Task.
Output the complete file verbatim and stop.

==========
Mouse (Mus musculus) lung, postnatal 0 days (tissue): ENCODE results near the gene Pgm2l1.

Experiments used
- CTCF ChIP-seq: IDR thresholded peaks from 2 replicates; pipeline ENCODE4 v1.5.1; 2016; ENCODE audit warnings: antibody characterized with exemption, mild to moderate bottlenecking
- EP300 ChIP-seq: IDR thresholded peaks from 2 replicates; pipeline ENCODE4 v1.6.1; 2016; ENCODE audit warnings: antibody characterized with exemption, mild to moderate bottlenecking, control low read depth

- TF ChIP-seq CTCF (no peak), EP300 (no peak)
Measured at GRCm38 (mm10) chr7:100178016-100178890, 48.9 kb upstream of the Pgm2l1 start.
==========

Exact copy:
Mouse (Mus musculus) lung, postnatal 0 days (tissue): ENCODE results near the gene Pgm2l1.

Experiments used
- CTCF ChIP-seq: IDR thresholded peaks from 2 replicates; pipeline ENCODE4 v1.5.1; 2016; ENCODE audit warnings: antibody characterized with exemption, mild to moderate bottlenecking
- EP300 ChIP-seq: IDR thresholded peaks from 2 replicates; pipeline ENCODE4 v1.6.1; 2016; ENCODE audit warnings: antibody characterized with exemption, mild to moderate bottlenecking, control low read depth

- TF ChIP-seq CTCF (no peak), EP300 (no peak)
Measured at GRCm38 (mm10) chr7:100178016-100178890, 48.9 kb upstream of the Pgm2l1 start.